Monday, August 9, 2021

A Fresh Perspective by a New Crime Writer

 I’m pleased to welcome Karen E. Osborne as a guest author. Karen and I met when we worked for a university in New York State. In those days we wrote a lot, but it wasn’t fiction – or we hoped it wasn’t. I was delighted when I learned last year that she’s joined our ranks. Her second book, which starts with a jolt, is just out. Here’s a chance to learn something about it, and about her. 

Karen: I’ve been writing since the age of twelve and making up stories for as long as I can remember. As a kid on the block in the Bronx, I kept my friends enthralled with fake adventures I pretended to experience. In middle school (junior high back then), I submitted book reports on fiction I created in my head. Gave them titles and authors. Never got caught. Under my photo in my high school yearbook next to “Ambition” it read “Writer.” For forty-three years I worked first as an academic administrator and then, in partnership with my husband, Bob, as co-owner of The Osborne Group consulting and training firm. I wrote the first draft of Getting It Right on airplanes and in hotel rooms. I’m delighted to share my new murder mystery, Tangled Lies with new and returning readers. 



Q: How do you deal with backstory? How much do you need and where do you put it? How do you know what to leave in and what to take out?


I love these questions. They get at the heart of character development, the adage of “show, don’t tell,” and the ultimate challenge of every writer, what to include and what to leave out. Not just backstory, but dialogue, scenes, and even chapters that you LOVE but realize (or a beta reader points out) don’t propel the story forward.


Character Development

Before I can decide what pieces of backstory to weave or not include in one of my novels, I first must create the cast of characters’ histories. I rarely start a story or novel with the plot. Characters come to me. They have conversations in my head and demand I listen. I see them, hear them, and ask questions. Something important happened to them or is about to and often that is the inciting incident for the tale.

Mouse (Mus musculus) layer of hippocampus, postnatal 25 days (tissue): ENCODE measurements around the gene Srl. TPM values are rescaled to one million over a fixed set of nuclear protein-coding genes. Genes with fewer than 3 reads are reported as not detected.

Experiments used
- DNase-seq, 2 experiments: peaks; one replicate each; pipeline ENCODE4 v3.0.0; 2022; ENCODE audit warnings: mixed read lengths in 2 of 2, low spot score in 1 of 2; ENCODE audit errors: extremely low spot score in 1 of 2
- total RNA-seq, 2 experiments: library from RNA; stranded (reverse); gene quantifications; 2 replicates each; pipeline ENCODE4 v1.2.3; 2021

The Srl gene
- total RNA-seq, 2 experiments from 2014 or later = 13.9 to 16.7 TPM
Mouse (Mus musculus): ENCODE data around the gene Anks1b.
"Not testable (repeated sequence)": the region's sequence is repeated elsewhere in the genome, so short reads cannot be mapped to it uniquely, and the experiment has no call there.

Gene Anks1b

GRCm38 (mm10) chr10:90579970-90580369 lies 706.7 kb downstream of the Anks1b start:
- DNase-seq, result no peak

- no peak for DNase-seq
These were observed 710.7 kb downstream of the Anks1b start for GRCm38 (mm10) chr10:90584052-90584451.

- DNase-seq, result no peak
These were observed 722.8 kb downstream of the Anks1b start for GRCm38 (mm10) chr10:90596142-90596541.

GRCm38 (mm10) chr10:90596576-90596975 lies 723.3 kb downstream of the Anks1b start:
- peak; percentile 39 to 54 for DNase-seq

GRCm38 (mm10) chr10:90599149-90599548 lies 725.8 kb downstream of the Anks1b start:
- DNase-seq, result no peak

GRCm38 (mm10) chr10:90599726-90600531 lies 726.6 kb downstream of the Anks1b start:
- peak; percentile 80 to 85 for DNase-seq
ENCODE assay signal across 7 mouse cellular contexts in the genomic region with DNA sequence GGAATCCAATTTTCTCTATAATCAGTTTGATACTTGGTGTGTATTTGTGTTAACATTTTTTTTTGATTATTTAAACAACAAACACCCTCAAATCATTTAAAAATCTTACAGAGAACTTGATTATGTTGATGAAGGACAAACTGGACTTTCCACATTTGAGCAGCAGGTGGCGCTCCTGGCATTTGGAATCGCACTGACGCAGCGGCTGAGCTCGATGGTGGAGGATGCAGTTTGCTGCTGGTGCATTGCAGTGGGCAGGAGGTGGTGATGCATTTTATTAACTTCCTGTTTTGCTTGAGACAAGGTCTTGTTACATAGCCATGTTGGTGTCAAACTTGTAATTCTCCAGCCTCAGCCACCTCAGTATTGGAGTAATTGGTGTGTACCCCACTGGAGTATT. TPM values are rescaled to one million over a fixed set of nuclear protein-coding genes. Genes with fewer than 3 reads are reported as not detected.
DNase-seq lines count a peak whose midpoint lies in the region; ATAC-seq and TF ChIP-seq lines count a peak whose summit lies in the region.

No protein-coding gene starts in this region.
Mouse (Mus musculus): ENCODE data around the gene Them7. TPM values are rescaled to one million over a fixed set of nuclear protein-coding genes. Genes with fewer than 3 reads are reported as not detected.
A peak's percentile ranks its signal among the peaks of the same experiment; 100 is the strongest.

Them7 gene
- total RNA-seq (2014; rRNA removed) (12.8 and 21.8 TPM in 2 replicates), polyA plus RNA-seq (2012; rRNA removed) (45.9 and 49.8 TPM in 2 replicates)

Does that sound strange? Does this happen to you? But they don’t always tell me their backstory. I must uncover it — all of it. Where and when they were born. What devastating and formative events happened when they were children, young adults, later in life. Parents’ quirks and reactions, friends, and education. Heartbreaks. Strengths and weaknesses and how they came about. The events that shaped them into who they are today.


The award winning and groundbreaking television show, The Wire, reportedly had a writer assigned to each character responsible for the qualities, traits, mannerisms and so forth, along with a complete backstory so whenever their character appeared in a script, the writer knew how their character would react. That’s what we have to do with our characters as we strive to create complex, nuanced, interesting living, and breathing people on the page.

Tangled Lies was my first attempt at a murder mystery and thus a more plot driven story. But I wanted it to be as character driven as possible without losing the elements of a good whodunit. 


Including Backstory